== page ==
Behind our house was the world as I knew it. Between our house and Joe Boggs’ for ½ a mile stood 150 acres of hardwood trees. It was the “woods” as we called it. I lived out most of my childhood among the oaks and the poplars. Great fierce wars were fought there. Battles that were full of heroes and great escapes. One of my best friends, Dirk and I used to ramble through those woods with reckless abandon knocking down all the older dead trees. It made us feels so powerful to send them crashing down. Dirk and I had gotten involved in fantasy games and my role, being a bigger kid was to always play the Viking or the muscle of the group. Dirk was always the sorcerer or the elf. Elves as described in fantasy realms were not the wimpy little creatures that we think of, they were majestic and wonderfully talented with swords.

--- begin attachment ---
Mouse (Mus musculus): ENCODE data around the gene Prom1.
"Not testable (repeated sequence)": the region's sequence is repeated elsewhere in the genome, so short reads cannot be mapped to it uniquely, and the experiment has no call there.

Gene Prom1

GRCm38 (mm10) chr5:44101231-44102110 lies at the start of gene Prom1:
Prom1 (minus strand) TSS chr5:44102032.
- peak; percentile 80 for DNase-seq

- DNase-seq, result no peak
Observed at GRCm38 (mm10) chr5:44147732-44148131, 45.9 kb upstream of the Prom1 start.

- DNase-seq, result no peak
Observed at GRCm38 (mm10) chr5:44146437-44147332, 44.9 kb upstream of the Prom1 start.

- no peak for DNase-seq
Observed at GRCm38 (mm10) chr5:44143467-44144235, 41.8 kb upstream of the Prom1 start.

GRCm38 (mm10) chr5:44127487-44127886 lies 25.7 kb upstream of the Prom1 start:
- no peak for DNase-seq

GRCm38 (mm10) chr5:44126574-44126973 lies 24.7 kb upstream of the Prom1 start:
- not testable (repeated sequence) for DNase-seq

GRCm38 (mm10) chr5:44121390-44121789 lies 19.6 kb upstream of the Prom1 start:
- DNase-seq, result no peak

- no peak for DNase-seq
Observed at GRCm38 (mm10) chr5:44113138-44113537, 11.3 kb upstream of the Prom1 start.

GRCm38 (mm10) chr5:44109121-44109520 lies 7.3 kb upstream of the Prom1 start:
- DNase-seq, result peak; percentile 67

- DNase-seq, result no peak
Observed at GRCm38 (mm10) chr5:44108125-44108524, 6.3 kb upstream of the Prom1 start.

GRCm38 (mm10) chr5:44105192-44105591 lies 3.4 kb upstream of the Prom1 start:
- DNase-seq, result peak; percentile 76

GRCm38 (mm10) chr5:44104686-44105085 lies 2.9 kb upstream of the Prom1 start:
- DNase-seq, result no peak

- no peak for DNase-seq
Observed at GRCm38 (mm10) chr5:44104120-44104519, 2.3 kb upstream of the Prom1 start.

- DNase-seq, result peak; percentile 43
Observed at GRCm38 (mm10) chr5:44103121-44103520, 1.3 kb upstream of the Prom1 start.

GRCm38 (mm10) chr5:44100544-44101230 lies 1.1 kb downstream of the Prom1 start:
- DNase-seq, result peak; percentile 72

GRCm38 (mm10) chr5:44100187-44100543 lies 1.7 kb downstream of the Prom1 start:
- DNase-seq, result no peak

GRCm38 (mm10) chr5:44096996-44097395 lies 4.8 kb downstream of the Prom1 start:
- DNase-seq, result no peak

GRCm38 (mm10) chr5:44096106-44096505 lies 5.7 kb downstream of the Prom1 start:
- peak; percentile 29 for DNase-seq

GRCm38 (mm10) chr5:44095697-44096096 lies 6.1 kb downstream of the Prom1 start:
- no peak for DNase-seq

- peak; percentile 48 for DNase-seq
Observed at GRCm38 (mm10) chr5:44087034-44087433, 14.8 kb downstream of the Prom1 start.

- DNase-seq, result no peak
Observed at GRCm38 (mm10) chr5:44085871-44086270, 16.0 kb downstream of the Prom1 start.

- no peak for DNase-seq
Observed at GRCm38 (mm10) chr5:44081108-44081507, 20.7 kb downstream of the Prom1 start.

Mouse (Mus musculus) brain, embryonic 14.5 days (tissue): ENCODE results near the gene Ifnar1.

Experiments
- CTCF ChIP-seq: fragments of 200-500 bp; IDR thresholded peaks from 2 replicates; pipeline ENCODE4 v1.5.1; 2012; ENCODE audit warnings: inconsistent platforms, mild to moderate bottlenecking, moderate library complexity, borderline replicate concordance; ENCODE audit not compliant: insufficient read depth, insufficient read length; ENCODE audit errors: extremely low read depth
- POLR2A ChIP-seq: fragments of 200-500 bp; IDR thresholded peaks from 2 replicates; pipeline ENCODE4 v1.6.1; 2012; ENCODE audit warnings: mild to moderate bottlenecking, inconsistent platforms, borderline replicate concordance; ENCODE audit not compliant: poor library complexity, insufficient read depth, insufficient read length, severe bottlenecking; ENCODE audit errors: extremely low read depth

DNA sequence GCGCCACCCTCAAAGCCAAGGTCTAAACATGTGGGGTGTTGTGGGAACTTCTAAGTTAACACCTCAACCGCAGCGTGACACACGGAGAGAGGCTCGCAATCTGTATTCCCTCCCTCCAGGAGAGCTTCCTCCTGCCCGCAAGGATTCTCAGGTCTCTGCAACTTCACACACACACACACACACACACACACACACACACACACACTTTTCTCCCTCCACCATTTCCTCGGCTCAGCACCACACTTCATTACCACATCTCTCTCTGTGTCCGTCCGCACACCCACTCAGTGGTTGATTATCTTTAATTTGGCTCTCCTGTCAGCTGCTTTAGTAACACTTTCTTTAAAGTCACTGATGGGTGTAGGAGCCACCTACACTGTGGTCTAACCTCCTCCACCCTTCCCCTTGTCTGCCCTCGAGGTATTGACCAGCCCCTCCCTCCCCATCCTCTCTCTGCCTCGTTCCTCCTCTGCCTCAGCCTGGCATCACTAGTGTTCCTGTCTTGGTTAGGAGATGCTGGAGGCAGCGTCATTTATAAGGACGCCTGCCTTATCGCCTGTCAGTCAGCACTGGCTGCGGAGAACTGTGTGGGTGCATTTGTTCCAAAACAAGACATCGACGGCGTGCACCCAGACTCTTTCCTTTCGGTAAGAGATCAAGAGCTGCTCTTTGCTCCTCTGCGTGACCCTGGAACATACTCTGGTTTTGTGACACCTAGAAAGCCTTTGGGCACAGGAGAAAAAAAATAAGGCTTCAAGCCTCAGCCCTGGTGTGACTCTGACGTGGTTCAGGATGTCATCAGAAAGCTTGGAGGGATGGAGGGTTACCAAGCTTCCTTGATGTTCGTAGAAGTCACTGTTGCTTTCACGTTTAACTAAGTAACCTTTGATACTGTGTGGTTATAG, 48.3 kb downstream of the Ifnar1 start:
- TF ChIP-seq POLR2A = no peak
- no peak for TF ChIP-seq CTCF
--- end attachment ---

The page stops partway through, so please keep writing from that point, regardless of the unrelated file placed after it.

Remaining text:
The “woods” also were used for our off road tracks. Joe’s older brother David built the world’s most awesome go-kart. These were the days before the advent of 4 wheelers and three wheelers. David had this double welded square tube frame go-kart made. I remember the day that it arrived. We all stood around it like it was a Winston Cup machine. We oohed and ahhed over the thing for hours dreaming of the times that we’d be free to ride that thing. There was tons of work to be done on it. It should be noted that we were huge race car fans, although I never even saw a race until I was in my twenties. On Sunday afternoons we used sit in Charlie Boggs’ 63 TR3 and listen to am radio coverage of the races. We all used to want to be Buddy Baker. I think I liked him because he had the same initials as me.